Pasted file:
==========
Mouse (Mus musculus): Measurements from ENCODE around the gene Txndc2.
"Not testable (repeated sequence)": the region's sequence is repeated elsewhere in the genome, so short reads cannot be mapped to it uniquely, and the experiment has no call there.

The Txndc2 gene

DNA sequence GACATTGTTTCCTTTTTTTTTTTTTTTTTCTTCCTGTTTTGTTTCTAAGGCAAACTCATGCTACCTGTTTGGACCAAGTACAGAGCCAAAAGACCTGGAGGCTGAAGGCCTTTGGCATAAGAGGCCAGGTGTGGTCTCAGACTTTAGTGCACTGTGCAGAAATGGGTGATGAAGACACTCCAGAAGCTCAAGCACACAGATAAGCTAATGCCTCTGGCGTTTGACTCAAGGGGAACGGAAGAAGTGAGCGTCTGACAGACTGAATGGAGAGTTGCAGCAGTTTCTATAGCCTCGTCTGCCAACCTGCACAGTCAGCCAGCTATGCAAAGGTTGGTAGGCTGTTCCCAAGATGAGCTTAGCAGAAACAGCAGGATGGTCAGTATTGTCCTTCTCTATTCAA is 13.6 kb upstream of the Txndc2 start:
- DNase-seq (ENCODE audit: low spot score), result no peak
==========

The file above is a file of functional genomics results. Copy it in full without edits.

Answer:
Mouse (Mus musculus): Measurements from ENCODE around the gene Txndc2.
"Not testable (repeated sequence)": the region's sequence is repeated elsewhere in the genome, so short reads cannot be mapped to it uniquely, and the experiment has no call there.

The Txndc2 gene

DNA sequence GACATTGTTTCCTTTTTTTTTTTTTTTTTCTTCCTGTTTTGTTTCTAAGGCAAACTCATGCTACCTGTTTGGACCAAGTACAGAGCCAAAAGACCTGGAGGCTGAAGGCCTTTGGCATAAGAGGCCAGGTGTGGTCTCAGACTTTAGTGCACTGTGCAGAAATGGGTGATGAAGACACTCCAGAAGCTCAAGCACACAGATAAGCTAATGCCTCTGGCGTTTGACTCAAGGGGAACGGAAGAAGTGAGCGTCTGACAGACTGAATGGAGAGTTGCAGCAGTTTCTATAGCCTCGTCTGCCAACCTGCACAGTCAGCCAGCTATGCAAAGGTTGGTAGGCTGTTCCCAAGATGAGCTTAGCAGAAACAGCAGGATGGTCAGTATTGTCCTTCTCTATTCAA is 13.6 kb upstream of the Txndc2 start:
- DNase-seq (ENCODE audit: low spot score), result no peak